Researchers, educators, and science enthusiasts from around the world trek to this internationally-renowned location. Situated near the town of Bishop, California, WMRC is a unit of the University of California Natural Reserve System now managed by the Institute of the Environment and Sustainability.
The center includes room and board, lab, and work space. The combination of facilities, geologic exposure, steep topography, high elevation, and special winter access make the WMRC exceptionally valuable for teaching and training. WMRC’s field stations are located in Owens Valley, Barcroft, and Crooked Creek. There is also a small summit station up on White Mountain Peak. These stations range in elevation from 4,000 feet in a high desert valley, to a mountain summit at 14,000 feet.
WMRC Research Scientist Jeff Holmquist commented that the most striking feature of the WMRC is that it’s not just a single location. He said, “This place is remarkable in that it provides labs, lodging, and hot meals and showers at elevations up to 12,000 feet.”
The WMRC has been supporting scientific pursuits for over 60 years. In 1949, during the post-World War II era, an eager group of University of California postdoctoral fellows and graduate students fresh from the armed services came together to conduct research in the field. Led by University of California, Berkeley Assistant Professor Nello Pace, these promising physiologists and medical professionals in training had a vision for a modern laboratory. Their intention was to create a space to conduct experiments in a practical, natural setting.
Over time the facilities evolved to serve the needs of several disciplines. There are active programs in astronomy and astrophysics, archaeology, biology, ecology and zoology, geology and geomorphology, hydrology and water use, atmospheric sciences, climate change, air pollution, and human and veterinary physiology. Studies overseen at the WMRC have led to the publication of more than a thousand scientific articles — including a Nobel Prize-winning analysis. Today the WMRC has hosted thousands of scientists, scholars, and students and resulted in over 2,000 projects and classes since 1950.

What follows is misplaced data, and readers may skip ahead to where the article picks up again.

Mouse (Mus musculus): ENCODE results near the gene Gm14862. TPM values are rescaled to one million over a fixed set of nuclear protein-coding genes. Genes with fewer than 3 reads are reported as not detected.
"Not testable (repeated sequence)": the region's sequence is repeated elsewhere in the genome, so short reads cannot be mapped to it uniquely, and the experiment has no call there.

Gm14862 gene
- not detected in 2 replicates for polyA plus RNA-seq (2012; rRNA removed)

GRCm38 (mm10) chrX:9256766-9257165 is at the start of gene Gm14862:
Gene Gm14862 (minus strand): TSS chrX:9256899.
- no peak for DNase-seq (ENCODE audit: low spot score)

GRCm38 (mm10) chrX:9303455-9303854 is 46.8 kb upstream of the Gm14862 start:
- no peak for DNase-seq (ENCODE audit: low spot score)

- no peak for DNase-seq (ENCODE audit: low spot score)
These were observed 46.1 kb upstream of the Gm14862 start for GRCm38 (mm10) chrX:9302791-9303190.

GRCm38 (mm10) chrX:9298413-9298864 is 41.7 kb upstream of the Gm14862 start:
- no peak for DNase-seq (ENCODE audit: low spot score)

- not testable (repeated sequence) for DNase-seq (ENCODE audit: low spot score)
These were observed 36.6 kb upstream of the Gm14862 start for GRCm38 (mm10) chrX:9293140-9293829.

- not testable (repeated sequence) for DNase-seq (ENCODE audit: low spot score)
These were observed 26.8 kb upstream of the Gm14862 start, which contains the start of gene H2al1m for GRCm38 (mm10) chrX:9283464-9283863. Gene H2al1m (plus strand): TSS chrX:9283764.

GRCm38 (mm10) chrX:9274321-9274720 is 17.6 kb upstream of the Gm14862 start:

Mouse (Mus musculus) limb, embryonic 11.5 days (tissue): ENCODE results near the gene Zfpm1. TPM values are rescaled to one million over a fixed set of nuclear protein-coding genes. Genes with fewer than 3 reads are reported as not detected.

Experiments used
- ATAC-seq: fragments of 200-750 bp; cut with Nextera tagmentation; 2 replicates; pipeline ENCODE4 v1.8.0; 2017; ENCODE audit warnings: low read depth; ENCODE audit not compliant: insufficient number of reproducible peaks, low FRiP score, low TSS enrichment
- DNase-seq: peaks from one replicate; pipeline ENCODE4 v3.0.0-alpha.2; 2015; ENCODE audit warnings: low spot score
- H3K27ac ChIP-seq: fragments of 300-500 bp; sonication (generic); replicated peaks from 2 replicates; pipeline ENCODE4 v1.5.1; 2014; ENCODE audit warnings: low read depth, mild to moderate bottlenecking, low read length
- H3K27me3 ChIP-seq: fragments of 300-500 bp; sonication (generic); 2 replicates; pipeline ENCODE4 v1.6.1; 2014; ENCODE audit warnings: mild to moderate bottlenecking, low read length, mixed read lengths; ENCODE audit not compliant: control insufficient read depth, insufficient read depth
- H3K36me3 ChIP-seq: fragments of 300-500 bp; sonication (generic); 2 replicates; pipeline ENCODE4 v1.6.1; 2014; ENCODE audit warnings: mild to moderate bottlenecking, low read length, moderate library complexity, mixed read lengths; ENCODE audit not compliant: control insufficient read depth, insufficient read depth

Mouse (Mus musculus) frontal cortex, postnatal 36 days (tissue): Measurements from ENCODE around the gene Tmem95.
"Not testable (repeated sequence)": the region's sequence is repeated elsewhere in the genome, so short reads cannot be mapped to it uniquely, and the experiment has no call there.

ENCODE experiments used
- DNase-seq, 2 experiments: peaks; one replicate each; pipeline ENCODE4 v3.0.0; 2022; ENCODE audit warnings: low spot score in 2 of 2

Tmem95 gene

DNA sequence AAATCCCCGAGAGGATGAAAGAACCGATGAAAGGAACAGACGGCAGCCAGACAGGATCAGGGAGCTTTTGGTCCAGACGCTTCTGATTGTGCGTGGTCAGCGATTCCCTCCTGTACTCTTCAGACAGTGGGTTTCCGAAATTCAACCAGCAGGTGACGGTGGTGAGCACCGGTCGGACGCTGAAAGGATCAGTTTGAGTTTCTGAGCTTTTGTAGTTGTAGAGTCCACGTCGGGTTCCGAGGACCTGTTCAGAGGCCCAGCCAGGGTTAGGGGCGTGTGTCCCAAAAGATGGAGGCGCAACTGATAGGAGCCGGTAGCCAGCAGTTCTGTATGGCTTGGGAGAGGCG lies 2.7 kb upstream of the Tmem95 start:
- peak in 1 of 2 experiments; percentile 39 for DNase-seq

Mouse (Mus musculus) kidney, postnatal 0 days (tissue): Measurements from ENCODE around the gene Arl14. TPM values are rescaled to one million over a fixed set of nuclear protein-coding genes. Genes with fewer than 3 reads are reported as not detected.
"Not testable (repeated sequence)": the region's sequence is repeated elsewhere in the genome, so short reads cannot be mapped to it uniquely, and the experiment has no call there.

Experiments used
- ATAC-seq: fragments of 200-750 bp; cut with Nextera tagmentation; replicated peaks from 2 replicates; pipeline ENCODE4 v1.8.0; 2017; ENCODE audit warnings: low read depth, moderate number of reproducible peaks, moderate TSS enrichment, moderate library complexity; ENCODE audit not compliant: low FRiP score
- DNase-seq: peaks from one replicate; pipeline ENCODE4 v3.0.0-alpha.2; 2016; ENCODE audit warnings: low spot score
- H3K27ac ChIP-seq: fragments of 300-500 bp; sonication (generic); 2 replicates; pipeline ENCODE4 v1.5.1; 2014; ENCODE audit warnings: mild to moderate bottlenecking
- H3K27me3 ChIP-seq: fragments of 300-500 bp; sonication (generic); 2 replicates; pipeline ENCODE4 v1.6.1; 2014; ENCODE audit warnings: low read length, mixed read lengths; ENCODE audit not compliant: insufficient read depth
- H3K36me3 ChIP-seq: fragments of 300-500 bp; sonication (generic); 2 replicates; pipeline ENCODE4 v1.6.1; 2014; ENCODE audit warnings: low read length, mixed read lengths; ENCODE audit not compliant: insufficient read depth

According to WMRC Director Tony Orme, “The value of WMRC lies in its environmental setting and elevation gradient, in its collective facilities, their novel locations, and the access they provide to remarkable public lands.”
Holmquist added, “The surrounding public lands are largely pristine and truly spectacular.”
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The distinctive ecosystems here are home to a variety of flora and fauna — including the oldest-known living organism, the bristlecone pine. Bristlecone pines are over 4,800 years-old and existed when the pharaohs were constructing the pyramids. Studying the landscape, and the plants and animals that inhabit this realm, can help reveal what is in store for human beings as the environment rapidly alters. The exceptional access here yields an excellent understanding of change — making the WMRC a valuable resource for California and beyond.
A significant initiative at the WMRC is the GLORIA project (Global Observation Research Initiative in Alpine Environments). A global monitoring network, GLORIA is a world-wide effort to study climate change and its impact on alpine ecosystems. Because this setting is so sensitive to climate change, it presents an incredible opportunity to study these effects and potentially provide an early-warning system for the entire planet.
Outreach activities at the White Mountain Research Center include a seminar series plus a popular annual Open House at the Barcroft station. The center also hopes to connect more with the local community and secondary schools in the region to present teaching programs. Additionally, the WMRC maintains partnerships with the U.S. Forest Service, U.S. Geological Survey, and other federal, state, and local agencies.
Director Orme aims to rebuild the White Mountain Research Center into the premier field facility for environmental research in the United States. The award-winning documentary “In the Shadow of White Mountain” reflected on what makes this place so critical to scientific discovery: “Observing what is happening here offers a peek into the future and can help tell the tale of what is to come.”